A researcher and her team at the University at Albany received a $1.76 million grant from the National Institute to further their investigation on treating triple negative breast cancer with active vitamin D.
Breast cancer is the third leading cause of death, behind heart disease and lung cancer. One in eight women will develop breast cancer over the course of her lifetime. Approximately 20% of women with breast cancer will be diagnosed with “triple negative” breast cancer (TNBC).
TNBC is a subtype of breast cancer that lacks the three most common types of receptors known to fuel breast cancer growth: estrogen, progesterone and human epidermal growth factor receptor 2 (HER2). Since common treatments target these receptors, TNBC is considered a more deadly form of breast cancer that does not respond to standard treatments.
Professor JoEllen Welsh and her team at the University of Albany are researching therapies to successfully halt TNBC. The National Institutes of Health’s National Cancer Institute has granted Dr. Welsh and team a $1.76 million to help further her efforts.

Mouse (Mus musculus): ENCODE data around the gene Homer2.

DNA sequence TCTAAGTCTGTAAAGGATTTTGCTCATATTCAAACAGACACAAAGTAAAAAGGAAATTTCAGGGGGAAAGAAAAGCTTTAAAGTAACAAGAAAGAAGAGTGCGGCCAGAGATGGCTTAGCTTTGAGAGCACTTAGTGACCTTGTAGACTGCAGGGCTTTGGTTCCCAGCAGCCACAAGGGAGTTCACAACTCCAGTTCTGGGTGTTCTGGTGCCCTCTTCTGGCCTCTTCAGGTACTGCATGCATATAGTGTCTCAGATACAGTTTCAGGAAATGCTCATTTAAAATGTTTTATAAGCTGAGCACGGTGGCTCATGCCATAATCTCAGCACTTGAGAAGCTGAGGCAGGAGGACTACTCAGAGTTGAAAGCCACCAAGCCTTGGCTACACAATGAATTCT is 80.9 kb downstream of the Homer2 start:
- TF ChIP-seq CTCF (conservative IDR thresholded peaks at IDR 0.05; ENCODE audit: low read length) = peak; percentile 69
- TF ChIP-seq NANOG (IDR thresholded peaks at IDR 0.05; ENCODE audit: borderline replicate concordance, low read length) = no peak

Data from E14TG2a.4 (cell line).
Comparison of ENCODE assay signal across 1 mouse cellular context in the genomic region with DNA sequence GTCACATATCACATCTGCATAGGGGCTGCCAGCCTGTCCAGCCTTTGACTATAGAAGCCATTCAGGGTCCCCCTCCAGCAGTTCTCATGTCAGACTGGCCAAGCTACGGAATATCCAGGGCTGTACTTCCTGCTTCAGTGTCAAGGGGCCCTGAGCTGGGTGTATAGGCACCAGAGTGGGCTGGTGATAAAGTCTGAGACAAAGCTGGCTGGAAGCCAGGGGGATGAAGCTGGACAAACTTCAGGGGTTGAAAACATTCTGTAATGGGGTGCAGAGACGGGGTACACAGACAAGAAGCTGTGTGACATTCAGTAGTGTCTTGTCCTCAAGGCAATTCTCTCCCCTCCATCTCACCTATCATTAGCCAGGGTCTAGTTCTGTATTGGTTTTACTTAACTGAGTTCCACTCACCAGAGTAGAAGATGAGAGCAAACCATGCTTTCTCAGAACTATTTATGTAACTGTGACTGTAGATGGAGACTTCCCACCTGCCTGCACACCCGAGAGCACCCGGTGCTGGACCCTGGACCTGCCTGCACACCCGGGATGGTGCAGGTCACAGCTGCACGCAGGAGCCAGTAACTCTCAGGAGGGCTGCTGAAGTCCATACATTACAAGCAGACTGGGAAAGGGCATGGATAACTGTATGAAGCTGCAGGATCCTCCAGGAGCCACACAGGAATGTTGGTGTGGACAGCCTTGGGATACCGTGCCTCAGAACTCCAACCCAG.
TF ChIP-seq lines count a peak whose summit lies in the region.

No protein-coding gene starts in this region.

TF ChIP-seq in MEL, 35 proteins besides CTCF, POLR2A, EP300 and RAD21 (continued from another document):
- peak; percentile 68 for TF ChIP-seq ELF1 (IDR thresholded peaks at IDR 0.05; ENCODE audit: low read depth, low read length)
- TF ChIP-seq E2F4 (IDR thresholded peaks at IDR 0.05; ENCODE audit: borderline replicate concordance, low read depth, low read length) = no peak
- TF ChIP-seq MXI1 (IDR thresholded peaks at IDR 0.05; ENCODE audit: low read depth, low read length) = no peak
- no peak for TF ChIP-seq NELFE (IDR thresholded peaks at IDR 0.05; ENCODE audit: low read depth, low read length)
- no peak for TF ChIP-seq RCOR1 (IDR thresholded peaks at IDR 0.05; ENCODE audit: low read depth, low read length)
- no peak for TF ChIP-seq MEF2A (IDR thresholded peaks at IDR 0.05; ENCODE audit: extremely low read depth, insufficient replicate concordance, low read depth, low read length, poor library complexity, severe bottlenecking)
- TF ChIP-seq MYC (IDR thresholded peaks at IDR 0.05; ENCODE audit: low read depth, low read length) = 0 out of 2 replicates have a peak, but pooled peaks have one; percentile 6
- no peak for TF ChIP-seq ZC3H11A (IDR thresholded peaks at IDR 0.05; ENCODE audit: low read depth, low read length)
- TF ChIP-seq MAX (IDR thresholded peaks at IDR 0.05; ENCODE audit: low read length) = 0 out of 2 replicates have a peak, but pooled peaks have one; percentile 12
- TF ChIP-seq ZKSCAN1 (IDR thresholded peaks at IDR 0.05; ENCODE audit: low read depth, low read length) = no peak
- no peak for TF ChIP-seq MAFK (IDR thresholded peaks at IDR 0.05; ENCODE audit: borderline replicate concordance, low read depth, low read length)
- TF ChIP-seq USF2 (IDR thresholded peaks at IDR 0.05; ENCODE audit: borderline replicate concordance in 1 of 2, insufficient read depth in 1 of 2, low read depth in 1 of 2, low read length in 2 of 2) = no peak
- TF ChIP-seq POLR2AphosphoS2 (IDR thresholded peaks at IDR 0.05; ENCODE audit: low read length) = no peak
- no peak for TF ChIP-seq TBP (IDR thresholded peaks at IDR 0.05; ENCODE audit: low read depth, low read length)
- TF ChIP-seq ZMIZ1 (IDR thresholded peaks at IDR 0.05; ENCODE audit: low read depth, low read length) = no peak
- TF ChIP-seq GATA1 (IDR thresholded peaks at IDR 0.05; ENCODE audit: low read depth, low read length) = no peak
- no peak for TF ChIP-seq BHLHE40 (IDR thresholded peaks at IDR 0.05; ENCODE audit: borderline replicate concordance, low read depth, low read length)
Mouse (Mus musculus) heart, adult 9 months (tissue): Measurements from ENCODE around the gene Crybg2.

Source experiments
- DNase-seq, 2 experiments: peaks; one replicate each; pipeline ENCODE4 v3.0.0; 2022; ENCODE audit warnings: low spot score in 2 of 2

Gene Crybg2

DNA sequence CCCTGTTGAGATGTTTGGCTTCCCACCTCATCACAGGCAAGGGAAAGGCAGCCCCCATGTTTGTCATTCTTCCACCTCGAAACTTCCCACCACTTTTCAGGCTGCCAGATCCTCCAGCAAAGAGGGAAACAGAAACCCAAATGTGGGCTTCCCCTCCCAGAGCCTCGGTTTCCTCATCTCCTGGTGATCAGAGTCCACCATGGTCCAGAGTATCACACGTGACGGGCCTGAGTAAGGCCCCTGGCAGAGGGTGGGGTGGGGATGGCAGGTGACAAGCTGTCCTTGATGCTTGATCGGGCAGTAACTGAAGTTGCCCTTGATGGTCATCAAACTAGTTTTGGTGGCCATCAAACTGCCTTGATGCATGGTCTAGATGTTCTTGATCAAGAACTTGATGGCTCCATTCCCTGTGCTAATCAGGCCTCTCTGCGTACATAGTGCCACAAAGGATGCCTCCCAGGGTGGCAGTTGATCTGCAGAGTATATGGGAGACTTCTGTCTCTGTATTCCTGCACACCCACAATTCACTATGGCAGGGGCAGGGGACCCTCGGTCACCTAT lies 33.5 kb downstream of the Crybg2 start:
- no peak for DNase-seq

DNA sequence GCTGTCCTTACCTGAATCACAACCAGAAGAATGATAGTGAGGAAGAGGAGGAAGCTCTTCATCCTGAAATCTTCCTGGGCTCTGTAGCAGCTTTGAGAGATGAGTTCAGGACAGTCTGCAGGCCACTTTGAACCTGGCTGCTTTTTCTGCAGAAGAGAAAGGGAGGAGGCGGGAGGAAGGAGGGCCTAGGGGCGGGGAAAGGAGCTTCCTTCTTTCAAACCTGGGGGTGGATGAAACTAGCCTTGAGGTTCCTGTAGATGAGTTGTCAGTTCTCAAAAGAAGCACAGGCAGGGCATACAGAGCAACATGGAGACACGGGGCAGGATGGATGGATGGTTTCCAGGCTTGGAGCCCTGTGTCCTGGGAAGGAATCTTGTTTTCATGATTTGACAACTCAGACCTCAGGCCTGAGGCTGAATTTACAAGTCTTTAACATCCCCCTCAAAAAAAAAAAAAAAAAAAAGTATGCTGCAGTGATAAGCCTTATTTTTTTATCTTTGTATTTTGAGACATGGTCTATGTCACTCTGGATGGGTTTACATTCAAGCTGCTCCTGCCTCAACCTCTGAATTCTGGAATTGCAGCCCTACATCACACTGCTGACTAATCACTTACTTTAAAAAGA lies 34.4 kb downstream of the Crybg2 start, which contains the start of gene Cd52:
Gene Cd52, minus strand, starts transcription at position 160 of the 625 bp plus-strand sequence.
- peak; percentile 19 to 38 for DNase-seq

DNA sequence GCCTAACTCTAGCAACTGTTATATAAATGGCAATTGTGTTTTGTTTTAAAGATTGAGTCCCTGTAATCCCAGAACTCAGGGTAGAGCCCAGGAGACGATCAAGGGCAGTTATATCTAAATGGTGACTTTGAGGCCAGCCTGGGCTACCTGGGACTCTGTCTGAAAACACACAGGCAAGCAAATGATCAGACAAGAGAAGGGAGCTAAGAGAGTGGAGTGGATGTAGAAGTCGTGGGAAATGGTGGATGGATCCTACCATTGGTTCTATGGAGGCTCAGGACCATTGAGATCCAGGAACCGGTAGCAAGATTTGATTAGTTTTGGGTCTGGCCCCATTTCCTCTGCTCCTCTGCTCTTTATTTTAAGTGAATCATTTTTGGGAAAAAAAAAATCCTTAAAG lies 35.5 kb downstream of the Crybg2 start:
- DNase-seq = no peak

Dr. Welsh and her team found that 1,25 vitamin D, the active form of vitamin D, suppresses the expression of a specific gene called hyaluronan synthase-2 (HAS2). HAS2 is overexpressed in certain TNBC tumors. HAS2 encodes for an enzyme that activates the cell receptor CD44 via its secretion of hyaluronic acid. TNBCs need CD44 to survive; therefore, discovering a way to stop or interrupt the signaling process holds promise for treatment.
“Women with TNBC whose tumors overexpress HAS2 have a significantly reduced survival, suggesting that targeting this gene is likely to have an impact on disease progression.”